Nathan Redmond points the way to a bright future at Norwich City
- Credit: Paul Chesterton/Focus Images Ltd
Nathan Redmond's virtuoso strike against Brentford was the one joyous moment in Norwich City's sobering Championship defeat at Carrow Road.
Redmond lined up Jack Bidwell after controlling Steven Whittaker's initial corner before a blurring trigger move that was pure poetry to watch and an unerring finish. The England Under-21 starlet deserved his luck and the fortuitous deflection against James Tarkowski that deceived David Button.
The 20-year-old has arguably been City's most consistent performer since the turbulence that brought a change of guard in the dug-out. Norwich's best work in the final days of Neil Adams' tenure and the three games since Alex Neil took control have tended to carry Redmond's imprint. The inviting cross against Cardiff for Gary Hooper's early strike. Those romps at Carrow Road over Millwall and before them Huddersfield, even that abject loss at Preston in the FA Cup which signalled the end for Adams. Redmond's cut inside and vicious angled shot in the second period at Deepdale was the closest Norwich came to working the Lillwyhites, but there were also deliveries that may have brought reward for Jonny Howson and Whittaker.
Redmond, perhaps to a greater degree than anyone else over the past month or so, has maintained the sort of consistent output Norwich crave to sustain a prolonged assault on the top six.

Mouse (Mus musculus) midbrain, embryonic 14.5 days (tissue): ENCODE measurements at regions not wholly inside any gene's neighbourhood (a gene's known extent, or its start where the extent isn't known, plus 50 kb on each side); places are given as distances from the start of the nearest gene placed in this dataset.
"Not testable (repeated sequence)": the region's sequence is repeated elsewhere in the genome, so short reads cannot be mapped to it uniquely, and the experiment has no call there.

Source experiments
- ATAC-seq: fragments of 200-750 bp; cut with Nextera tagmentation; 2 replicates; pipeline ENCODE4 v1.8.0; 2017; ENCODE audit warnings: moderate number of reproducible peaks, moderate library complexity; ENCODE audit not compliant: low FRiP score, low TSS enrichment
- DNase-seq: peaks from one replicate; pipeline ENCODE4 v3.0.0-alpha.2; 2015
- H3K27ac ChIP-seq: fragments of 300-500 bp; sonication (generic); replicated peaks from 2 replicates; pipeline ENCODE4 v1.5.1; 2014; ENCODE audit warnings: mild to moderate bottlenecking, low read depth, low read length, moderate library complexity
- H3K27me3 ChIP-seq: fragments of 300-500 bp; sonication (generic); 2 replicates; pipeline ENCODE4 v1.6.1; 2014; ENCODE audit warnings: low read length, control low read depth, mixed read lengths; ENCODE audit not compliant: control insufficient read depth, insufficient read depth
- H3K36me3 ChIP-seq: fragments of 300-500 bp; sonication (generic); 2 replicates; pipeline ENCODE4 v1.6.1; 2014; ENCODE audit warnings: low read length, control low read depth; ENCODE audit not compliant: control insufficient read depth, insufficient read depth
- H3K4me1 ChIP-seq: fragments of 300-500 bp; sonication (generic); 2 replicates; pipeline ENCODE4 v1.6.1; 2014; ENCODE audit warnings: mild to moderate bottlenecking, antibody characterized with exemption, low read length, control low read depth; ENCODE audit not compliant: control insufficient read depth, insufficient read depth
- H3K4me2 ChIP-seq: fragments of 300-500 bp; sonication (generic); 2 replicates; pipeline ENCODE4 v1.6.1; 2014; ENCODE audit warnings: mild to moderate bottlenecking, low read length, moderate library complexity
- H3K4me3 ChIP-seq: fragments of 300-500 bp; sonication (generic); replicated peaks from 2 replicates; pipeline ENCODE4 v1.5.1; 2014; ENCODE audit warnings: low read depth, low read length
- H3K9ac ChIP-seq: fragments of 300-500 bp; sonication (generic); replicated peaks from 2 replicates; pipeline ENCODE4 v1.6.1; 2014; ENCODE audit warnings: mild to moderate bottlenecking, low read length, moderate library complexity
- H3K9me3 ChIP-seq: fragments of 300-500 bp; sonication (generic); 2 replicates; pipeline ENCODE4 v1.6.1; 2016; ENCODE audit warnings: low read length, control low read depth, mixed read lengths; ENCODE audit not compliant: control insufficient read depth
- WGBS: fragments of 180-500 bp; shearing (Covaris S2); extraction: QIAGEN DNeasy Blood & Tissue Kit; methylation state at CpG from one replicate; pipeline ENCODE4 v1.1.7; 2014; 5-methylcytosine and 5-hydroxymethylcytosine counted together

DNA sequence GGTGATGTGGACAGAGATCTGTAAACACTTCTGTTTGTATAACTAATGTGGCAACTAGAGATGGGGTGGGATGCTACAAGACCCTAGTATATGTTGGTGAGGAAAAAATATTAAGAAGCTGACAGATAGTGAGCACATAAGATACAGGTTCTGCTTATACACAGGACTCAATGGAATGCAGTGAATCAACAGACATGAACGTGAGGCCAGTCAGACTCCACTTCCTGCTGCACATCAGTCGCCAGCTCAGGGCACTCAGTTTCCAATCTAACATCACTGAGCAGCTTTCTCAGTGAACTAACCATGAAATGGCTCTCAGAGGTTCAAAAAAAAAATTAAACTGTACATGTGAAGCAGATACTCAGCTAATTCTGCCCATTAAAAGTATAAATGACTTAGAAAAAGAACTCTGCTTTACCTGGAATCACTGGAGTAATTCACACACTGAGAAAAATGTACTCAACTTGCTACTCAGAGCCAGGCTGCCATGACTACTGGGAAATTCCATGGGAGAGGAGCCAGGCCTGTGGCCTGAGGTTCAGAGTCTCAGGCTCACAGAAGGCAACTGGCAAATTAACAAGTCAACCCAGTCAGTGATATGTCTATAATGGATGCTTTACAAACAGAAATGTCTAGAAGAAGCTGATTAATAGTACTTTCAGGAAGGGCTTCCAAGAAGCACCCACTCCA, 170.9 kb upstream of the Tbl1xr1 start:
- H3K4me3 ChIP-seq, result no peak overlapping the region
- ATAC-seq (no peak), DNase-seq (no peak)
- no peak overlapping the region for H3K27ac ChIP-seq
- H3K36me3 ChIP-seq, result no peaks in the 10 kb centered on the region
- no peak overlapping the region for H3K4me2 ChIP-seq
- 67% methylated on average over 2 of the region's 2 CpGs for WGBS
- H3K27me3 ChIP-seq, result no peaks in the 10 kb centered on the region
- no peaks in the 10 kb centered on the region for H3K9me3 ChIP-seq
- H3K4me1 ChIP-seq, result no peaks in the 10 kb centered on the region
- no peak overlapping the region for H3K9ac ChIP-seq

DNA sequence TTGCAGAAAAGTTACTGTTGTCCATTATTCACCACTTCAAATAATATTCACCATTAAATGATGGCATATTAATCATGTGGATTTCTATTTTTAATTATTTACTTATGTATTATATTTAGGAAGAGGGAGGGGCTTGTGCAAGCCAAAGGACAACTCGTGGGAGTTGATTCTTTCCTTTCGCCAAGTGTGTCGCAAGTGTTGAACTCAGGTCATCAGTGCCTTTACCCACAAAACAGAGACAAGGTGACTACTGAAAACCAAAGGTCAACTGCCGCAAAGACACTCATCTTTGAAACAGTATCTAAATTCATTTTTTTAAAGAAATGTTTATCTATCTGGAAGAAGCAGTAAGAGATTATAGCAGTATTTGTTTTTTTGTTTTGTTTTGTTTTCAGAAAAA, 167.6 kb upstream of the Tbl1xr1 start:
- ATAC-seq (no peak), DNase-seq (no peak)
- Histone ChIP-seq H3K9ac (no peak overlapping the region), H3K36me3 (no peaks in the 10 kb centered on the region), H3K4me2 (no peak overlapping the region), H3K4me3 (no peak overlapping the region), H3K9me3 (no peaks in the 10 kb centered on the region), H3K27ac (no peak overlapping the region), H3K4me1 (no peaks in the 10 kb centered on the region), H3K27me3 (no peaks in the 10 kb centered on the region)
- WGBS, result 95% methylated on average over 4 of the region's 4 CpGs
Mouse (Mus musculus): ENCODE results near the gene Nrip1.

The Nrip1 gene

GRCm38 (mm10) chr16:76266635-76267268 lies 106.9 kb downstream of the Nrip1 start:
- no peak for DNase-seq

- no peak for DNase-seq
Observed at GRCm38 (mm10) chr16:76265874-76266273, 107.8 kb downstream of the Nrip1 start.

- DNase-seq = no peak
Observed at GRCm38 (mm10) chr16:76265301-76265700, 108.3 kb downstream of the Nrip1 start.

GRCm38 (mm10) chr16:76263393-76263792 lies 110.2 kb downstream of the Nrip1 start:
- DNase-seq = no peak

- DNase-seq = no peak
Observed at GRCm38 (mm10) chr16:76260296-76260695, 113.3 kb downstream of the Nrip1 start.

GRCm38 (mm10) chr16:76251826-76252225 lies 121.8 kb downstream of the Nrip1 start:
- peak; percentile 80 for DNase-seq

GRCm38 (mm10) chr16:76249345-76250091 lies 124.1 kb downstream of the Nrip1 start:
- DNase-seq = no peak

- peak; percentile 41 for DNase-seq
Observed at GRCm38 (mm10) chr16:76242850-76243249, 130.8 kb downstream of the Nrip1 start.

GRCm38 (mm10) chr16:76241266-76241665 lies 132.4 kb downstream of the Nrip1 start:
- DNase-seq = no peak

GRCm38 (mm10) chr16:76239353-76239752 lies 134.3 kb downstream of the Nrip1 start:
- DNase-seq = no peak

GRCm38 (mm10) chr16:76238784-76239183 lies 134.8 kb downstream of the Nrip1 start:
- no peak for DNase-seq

The youngster's sporadic output in goals and assists had been a regular accusation since he opted to continue his accelerated development under Chris Hughton. Given his tender age, Redmond remains far from the finished article but there is a growing maturity to his performances.
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You would expect nothing less from an intelligent, well-rounded individual who has now played more than 130 professional league games.
But Redmond's career trajectory serves as a cautionary reminder, given the inability of Norwich's own new wave to really force their way into first team contention.
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In their defence, City's relegation from the Premier League and the imperative nature of a swift return was always going to stunt the exposure of highly-rated operators like the Murphy twins, or Harry Toffolo or Cameron McGeehan. You could go through many of Adams' FA Youth Cup winning crop still on the books and feel they are all capable of progression. But right now they are raw potential when Norwich need the finished article. Toffolo has not looked out of place in a Swindon team going all out for promotion from League One. McGeehan is earning headlines and rave reviews now at Cambridge United but it was clear from his soundbites following a loan switch to the Abbey there was frustration at not forcing his way into Adams' senior plans.
Josh Murphy is the classic example. Thrust into the spotlight in Norwich's Capital One Cup win at Watford last season he currently finds fresh opportunities elusive.
Much rests on Norwich's finish to this Championship campaign. Should they remain in the second tier, City's youngsters may find they will get the big chance they crave. If Neil can engineer a successful tilt at promotion that path becomes even more difficult than it already appears. The rapid rise through the leagues arguably put paid to the Norwich careers of academy predecessors like Korey Smith or Tom Adeyemi, who had to come again in the lower reaches of the Football League. But Redmond proves it is possible to fight your corner and flourish with careful nurturing and an inner desire which sets young footballers like him apart.